By Jose Villa
There has been a lot of concern and confusion in the Hispanic ad agency world this week as a result of Univision’s announcement of the launch of their internal ad agency called “The Univision Agency.”
AHAA (the Association of Hispanic Advertising Agencies, of which I am a member) put out a response, diffusing the tension and reaffirming its partnership with Univision. The new head of “The Univision Agency” also came out saying “We are not competing with advertising agencies at all”
I’m not sure really sure what Univision’s actual intentions are. In my mind, there are two ways to look at this. The first is that Univision is just looking to internalize all of their massive internal and external marketing and cross-promotional efforts, which makes operational, financial and strategic sense. No threat to Hispanic agencies here.
However, another way to look at this is a little more conspiratorial and “black helicopter” in nature. If Univision was just doing this with an internal focus, why would they issue a big press release and push it out to the trades (like the New York Times, who ran a story on it on Monday). It seems a little suspect to come out with such a bold PR push, especially when you consider how the press release was worded, as Roberto Orci (AHAA Chair) noted in recent story on the subject.
In my mind, it doesn’t really matter and this doesn’t really change much (unless you’re an ad agency that was helping Univision with their advertising). The way I see it, Univision, and especially their local affiliates, have been competing with Hispanic agencies for a long time, particularly with a segment of Hispanic marketers. This also appears to be a natural evolution of strategic consulting practice Univision announced back in mid-2011, which I discussed in a past blog post.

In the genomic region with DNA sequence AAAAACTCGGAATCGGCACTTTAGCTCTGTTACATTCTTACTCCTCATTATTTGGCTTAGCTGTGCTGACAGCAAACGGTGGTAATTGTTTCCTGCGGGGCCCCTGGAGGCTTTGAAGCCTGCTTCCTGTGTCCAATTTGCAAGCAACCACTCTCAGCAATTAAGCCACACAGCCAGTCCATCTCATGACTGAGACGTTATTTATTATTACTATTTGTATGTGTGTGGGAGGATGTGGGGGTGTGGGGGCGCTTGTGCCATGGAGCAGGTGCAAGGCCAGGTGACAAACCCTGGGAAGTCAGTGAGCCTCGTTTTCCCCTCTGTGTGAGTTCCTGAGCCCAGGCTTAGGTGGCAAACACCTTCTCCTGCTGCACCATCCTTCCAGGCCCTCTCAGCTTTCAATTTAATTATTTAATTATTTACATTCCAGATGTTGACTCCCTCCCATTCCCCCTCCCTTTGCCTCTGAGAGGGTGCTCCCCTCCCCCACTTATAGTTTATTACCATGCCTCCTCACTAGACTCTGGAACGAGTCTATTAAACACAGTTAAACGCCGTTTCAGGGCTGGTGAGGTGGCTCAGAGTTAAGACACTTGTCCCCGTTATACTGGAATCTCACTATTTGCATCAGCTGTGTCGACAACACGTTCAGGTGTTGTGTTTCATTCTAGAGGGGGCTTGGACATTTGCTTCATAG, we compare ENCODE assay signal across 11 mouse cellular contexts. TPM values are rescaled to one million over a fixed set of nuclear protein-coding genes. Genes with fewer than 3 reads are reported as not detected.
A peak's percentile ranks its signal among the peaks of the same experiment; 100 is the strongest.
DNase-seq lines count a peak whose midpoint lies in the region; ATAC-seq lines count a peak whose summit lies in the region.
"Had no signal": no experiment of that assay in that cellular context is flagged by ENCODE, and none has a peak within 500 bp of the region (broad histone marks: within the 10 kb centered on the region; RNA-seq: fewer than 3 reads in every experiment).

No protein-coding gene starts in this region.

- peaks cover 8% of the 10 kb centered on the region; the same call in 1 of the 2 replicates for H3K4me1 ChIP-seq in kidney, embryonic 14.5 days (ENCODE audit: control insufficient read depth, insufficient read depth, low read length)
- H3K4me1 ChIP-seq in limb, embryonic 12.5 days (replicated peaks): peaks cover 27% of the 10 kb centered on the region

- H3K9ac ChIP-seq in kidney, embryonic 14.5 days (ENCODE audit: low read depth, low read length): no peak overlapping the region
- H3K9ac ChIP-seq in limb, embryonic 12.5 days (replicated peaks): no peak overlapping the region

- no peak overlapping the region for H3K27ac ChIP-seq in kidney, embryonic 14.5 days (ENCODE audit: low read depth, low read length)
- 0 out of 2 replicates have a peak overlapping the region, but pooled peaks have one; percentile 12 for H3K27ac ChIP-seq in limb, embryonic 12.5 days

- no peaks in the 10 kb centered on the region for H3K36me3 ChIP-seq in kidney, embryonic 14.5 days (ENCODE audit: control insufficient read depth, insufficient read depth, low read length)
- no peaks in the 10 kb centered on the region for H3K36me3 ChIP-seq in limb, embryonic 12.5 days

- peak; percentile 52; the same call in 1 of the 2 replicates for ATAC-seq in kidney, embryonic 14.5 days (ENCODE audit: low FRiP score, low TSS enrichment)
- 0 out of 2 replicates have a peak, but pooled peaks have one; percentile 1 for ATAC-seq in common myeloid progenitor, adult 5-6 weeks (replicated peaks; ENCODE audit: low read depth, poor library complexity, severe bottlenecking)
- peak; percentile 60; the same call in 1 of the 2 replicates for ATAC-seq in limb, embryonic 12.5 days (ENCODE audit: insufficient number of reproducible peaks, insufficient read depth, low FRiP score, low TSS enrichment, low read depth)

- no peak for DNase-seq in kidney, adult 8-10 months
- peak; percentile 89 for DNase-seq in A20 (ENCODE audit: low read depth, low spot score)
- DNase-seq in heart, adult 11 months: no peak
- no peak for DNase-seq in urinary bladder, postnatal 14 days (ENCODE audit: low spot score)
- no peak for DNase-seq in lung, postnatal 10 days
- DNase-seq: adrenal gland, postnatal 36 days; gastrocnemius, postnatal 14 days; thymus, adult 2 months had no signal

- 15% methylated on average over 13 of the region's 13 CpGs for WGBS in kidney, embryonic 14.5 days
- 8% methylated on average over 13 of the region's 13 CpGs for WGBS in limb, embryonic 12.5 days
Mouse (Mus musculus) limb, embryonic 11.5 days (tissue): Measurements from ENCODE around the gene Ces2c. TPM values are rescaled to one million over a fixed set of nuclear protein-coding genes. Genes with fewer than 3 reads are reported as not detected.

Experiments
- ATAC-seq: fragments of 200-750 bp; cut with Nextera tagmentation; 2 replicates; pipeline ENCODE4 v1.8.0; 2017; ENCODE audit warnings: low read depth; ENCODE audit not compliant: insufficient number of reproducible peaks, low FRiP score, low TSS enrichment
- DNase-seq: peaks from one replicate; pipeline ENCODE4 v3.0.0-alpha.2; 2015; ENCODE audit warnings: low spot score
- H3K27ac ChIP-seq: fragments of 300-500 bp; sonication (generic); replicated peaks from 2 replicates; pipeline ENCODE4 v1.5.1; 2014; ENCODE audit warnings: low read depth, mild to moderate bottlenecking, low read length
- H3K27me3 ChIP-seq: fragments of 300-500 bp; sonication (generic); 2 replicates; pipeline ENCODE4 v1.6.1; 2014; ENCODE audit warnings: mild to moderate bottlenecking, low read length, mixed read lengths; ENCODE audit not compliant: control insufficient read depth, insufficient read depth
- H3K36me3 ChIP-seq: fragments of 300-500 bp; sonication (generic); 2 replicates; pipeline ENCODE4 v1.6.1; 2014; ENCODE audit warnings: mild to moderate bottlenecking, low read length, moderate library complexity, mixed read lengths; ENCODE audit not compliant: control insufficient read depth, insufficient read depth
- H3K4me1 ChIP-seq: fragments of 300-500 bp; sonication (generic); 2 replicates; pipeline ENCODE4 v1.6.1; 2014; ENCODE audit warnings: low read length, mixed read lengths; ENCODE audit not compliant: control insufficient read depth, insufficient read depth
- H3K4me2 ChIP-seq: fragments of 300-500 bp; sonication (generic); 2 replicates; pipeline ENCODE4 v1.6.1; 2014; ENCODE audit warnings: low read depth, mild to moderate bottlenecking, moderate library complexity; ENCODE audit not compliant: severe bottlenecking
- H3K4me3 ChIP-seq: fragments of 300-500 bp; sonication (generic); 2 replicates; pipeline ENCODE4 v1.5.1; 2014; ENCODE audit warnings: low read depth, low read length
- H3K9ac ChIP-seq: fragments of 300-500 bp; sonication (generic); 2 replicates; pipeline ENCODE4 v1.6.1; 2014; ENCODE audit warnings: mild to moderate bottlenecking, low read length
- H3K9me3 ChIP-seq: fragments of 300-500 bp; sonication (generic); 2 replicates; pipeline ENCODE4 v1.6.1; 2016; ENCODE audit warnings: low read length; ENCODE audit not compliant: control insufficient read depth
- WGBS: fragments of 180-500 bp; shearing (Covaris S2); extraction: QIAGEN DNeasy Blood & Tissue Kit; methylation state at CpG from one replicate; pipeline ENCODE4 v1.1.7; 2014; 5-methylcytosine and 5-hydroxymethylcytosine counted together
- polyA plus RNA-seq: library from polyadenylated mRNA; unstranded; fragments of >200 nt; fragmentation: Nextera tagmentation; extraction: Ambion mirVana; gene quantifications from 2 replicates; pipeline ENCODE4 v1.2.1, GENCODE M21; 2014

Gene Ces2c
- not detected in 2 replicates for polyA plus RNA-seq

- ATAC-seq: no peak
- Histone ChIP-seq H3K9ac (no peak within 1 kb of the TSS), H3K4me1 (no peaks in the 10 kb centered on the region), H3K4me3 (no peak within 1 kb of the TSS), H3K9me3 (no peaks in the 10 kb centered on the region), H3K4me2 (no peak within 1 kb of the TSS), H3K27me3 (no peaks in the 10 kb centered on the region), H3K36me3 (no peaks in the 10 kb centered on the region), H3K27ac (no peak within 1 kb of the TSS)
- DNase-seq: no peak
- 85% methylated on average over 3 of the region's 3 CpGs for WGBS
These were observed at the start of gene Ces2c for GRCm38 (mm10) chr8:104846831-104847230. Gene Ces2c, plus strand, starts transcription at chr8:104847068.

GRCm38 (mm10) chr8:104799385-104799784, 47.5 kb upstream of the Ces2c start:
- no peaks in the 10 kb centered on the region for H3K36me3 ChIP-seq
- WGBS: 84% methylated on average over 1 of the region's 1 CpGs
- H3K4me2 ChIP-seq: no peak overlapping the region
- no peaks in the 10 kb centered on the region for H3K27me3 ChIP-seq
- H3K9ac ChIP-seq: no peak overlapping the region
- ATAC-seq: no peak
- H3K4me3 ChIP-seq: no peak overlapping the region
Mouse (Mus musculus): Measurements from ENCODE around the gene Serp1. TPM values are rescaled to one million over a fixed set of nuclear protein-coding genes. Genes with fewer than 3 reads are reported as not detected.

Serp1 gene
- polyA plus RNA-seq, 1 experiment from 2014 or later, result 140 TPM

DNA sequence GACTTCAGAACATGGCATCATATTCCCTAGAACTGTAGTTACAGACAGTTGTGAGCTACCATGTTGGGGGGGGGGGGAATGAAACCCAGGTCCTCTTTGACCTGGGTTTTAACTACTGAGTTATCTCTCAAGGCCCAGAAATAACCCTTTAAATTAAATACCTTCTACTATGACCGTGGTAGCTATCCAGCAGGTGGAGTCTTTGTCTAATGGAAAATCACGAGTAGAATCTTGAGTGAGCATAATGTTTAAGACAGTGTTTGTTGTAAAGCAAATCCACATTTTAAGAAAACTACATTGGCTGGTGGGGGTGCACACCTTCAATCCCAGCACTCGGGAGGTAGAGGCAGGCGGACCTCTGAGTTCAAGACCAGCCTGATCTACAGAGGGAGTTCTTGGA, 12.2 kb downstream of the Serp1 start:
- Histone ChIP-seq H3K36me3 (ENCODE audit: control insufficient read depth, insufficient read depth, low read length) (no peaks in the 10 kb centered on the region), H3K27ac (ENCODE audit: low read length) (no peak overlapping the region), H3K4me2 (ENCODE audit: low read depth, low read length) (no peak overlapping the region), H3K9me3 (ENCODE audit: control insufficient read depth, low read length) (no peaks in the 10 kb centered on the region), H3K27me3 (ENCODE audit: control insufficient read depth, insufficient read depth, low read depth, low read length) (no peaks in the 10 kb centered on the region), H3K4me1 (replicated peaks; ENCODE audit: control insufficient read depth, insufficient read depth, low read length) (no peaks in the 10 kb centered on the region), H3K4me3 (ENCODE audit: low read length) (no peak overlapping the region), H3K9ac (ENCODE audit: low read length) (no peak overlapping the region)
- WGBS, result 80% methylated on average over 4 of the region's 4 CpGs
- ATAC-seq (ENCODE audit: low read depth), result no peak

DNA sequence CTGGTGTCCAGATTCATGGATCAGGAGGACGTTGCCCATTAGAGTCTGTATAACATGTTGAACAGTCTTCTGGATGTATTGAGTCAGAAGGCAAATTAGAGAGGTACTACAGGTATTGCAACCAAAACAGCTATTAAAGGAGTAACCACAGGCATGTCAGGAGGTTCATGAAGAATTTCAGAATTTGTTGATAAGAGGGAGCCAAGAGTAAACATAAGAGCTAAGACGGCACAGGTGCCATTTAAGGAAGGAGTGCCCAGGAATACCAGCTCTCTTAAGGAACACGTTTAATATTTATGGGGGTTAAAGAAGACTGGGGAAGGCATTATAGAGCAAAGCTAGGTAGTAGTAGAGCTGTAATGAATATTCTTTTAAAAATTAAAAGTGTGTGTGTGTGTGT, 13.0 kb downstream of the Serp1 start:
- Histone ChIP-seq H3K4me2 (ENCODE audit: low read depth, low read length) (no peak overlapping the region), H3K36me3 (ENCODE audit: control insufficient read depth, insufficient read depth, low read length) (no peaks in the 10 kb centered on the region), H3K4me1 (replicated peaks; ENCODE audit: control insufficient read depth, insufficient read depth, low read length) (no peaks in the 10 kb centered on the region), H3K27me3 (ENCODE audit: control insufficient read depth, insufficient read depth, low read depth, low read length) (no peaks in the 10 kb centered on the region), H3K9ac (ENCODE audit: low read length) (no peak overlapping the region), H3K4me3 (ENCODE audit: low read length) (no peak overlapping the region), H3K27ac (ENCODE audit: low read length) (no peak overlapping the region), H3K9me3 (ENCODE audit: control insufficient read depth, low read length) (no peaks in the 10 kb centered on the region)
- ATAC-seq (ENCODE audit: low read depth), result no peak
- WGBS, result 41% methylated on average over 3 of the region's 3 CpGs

It’s very common for local advertisers and first time entrants into the Hispanic market to work with Univision as an agency that develops their creative and runs it on their media. Local advertisers usually can’t afford to hire a specialist Hispanic agency, so Univision (and Telemundo, Azteca America, and other Spanish media companies) acts as a one-stop-shop, typically bundling a media buy with some basic strategy and creative production.
It’s also common for larger, national marketers that are just “getting their toes wet” in the Hispanic market to go straight to Univision for integrated advertising services (strategy + creative + media) when piloting efforts in the Hispanic market. They understandably do not want to hire a Hispanic ad agency if they are not yet committed to a long-term investment in the Hispanic market.
At the end of the day, a savvy, experienced and committed Hispanic marketer will not choose “The Univision Agency” or any other in-house agency offered by a Hispanic media company over an experienced Hispanic ad agency. In addition to being a huge conflict of interest, it would represent a scaling down and simplification of their Hispanic marketing strategy at a time when the Hispanic market is growing in size and complexity.
Source: Think Multicultural